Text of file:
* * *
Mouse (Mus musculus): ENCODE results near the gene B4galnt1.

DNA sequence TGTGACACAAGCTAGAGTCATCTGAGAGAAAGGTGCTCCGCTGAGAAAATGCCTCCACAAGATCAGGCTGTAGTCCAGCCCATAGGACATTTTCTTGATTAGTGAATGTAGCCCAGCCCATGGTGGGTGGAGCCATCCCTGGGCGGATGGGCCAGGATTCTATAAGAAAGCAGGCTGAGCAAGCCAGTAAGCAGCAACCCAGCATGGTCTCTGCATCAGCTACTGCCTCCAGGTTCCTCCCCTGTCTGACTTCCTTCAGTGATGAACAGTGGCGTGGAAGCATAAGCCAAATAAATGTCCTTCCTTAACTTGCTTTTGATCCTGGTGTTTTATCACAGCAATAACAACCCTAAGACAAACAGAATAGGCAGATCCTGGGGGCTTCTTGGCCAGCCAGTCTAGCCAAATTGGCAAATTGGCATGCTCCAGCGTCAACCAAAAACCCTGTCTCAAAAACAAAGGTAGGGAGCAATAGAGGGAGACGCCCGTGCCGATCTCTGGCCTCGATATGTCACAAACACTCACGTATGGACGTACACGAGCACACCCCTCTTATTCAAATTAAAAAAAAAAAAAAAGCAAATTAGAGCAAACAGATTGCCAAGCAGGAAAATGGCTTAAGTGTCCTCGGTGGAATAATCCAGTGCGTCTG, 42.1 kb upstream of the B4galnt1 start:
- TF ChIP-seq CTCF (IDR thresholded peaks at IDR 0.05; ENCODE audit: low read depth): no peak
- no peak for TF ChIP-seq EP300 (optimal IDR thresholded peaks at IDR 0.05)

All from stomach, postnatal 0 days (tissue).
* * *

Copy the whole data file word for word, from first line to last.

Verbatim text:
Mouse (Mus musculus): ENCODE results near the gene B4galnt1.

DNA sequence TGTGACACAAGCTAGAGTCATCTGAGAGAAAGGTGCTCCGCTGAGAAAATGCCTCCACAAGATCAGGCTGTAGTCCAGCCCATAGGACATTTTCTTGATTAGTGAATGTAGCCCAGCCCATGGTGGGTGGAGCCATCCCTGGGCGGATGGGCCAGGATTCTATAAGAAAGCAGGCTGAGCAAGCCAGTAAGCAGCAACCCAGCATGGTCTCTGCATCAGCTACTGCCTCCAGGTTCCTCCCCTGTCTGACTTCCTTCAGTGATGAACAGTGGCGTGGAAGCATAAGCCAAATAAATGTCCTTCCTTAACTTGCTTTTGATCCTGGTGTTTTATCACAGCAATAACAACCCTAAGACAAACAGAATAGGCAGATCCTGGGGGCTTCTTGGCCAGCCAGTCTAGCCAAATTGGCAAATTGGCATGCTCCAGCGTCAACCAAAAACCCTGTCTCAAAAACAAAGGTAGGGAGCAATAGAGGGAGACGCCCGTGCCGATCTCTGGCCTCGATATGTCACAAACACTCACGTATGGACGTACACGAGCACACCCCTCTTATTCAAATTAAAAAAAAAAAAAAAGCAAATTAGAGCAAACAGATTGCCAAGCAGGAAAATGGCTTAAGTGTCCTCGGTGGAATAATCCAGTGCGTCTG, 42.1 kb upstream of the B4galnt1 start:
- TF ChIP-seq CTCF (IDR thresholded peaks at IDR 0.05; ENCODE audit: low read depth): no peak
- no peak for TF ChIP-seq EP300 (optimal IDR thresholded peaks at IDR 0.05)

All from stomach, postnatal 0 days (tissue).